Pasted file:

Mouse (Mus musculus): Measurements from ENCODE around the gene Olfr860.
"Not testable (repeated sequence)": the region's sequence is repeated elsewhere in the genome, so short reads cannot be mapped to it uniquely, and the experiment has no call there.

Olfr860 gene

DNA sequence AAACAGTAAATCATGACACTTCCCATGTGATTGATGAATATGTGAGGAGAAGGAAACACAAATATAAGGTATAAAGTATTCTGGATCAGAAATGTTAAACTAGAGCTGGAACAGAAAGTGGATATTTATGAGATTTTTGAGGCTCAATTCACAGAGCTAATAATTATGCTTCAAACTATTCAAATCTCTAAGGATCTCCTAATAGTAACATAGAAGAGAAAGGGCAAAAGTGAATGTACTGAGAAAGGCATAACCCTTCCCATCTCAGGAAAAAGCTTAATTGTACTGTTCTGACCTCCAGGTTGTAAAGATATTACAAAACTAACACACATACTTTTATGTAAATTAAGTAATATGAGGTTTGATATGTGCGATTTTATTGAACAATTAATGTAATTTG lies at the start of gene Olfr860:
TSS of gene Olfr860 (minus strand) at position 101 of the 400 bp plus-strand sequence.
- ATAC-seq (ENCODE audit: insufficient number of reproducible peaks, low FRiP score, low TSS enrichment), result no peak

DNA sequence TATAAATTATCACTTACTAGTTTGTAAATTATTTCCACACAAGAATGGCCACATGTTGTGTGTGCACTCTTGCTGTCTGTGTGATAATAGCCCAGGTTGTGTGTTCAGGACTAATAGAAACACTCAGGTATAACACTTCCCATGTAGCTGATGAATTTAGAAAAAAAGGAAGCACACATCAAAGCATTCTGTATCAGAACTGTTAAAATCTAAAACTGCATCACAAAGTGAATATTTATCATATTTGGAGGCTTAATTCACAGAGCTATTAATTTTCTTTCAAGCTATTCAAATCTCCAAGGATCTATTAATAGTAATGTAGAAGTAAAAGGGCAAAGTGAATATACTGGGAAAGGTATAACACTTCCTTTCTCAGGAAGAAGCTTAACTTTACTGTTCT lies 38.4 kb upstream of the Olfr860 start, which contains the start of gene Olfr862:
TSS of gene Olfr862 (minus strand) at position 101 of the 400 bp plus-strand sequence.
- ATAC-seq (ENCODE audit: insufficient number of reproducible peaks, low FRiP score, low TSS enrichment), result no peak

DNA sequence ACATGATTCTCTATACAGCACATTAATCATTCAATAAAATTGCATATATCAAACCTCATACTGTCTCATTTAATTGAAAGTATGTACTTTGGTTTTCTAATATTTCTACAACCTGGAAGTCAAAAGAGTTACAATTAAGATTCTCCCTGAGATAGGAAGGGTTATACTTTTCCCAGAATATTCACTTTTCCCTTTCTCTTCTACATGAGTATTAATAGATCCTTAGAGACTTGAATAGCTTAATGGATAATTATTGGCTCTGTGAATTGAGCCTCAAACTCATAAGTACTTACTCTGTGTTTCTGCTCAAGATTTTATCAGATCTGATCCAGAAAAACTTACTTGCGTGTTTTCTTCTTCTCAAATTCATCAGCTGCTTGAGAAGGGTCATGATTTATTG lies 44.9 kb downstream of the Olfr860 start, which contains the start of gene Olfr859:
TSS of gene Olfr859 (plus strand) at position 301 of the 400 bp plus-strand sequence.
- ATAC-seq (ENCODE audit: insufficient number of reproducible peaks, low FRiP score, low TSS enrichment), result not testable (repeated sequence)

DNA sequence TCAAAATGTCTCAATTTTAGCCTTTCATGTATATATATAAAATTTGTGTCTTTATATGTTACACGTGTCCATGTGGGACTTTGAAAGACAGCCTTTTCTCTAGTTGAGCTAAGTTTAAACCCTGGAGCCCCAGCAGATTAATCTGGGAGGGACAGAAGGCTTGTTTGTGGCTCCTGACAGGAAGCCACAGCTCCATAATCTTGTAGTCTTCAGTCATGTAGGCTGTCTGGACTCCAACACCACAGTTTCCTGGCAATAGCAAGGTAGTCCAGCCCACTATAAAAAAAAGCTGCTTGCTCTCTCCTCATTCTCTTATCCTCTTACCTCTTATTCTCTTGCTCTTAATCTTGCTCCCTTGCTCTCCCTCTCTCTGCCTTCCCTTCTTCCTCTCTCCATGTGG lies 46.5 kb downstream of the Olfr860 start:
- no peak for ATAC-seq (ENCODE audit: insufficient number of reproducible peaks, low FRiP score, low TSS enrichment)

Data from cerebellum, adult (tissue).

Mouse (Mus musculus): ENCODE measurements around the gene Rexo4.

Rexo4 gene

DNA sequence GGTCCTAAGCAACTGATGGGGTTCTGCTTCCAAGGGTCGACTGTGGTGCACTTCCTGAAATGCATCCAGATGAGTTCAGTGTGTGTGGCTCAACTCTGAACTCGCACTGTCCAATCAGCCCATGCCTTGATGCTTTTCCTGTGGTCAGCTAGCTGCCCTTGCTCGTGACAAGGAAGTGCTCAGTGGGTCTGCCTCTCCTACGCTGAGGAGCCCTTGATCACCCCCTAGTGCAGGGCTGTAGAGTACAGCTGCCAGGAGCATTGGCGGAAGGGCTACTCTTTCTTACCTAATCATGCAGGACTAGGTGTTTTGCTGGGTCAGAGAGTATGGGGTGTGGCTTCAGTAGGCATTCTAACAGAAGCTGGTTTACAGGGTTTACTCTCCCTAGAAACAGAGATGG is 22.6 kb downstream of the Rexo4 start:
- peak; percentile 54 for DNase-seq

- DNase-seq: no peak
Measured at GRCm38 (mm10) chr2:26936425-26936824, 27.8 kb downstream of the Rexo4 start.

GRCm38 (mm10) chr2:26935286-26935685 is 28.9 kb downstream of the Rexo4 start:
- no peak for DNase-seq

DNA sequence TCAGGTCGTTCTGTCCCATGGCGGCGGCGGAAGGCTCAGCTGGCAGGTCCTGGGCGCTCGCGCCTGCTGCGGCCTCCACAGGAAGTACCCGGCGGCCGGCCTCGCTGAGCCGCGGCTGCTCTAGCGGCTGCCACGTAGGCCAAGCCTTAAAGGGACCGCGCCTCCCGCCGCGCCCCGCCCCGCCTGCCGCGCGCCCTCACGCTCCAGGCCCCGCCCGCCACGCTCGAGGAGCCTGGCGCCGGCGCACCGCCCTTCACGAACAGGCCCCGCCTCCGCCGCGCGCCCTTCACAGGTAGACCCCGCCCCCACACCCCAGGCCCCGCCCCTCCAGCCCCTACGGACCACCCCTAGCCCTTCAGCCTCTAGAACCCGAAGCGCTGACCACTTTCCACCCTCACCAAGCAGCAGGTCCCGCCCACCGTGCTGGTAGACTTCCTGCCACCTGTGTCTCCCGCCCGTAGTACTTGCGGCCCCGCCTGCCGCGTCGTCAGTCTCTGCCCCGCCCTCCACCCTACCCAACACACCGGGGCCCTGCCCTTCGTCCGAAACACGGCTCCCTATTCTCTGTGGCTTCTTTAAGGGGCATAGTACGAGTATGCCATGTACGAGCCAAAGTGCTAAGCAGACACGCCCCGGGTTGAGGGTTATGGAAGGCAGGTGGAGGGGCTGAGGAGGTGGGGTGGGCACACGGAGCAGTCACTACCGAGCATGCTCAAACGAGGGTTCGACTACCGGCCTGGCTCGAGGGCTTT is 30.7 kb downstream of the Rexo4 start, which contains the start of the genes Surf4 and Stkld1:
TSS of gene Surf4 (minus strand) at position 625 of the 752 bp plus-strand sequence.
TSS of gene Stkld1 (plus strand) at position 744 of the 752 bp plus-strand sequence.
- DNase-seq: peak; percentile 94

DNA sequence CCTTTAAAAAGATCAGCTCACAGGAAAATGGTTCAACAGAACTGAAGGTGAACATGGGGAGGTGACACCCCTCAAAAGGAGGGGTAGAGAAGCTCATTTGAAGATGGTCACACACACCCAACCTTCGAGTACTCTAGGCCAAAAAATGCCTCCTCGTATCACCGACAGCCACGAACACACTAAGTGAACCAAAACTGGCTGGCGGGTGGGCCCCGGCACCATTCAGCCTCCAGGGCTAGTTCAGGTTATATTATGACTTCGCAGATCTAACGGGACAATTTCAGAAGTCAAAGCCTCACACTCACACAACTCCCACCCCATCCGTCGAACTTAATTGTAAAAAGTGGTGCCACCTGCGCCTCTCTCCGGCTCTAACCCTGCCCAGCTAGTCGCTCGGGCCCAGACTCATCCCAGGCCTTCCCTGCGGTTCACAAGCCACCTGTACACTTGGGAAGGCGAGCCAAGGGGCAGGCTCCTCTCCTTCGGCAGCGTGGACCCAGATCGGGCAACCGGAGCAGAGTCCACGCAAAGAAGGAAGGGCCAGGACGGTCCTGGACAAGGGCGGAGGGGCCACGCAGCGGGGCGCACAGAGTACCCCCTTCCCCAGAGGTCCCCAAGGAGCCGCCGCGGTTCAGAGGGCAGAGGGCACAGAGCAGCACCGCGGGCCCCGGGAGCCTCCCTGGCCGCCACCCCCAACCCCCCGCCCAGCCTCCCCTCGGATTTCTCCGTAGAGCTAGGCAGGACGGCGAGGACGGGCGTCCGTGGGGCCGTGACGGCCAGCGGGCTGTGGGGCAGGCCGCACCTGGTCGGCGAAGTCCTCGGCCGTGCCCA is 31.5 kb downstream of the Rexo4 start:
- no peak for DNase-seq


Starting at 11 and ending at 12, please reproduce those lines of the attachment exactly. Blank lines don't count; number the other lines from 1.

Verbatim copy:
TSS of gene Olfr859 (plus strand) at position 301 of the 400 bp plus-strand sequence.
- ATAC-seq (ENCODE audit: insufficient number of reproducible peaks, low FRiP score, low TSS enrichment), result not testable (repeated sequence)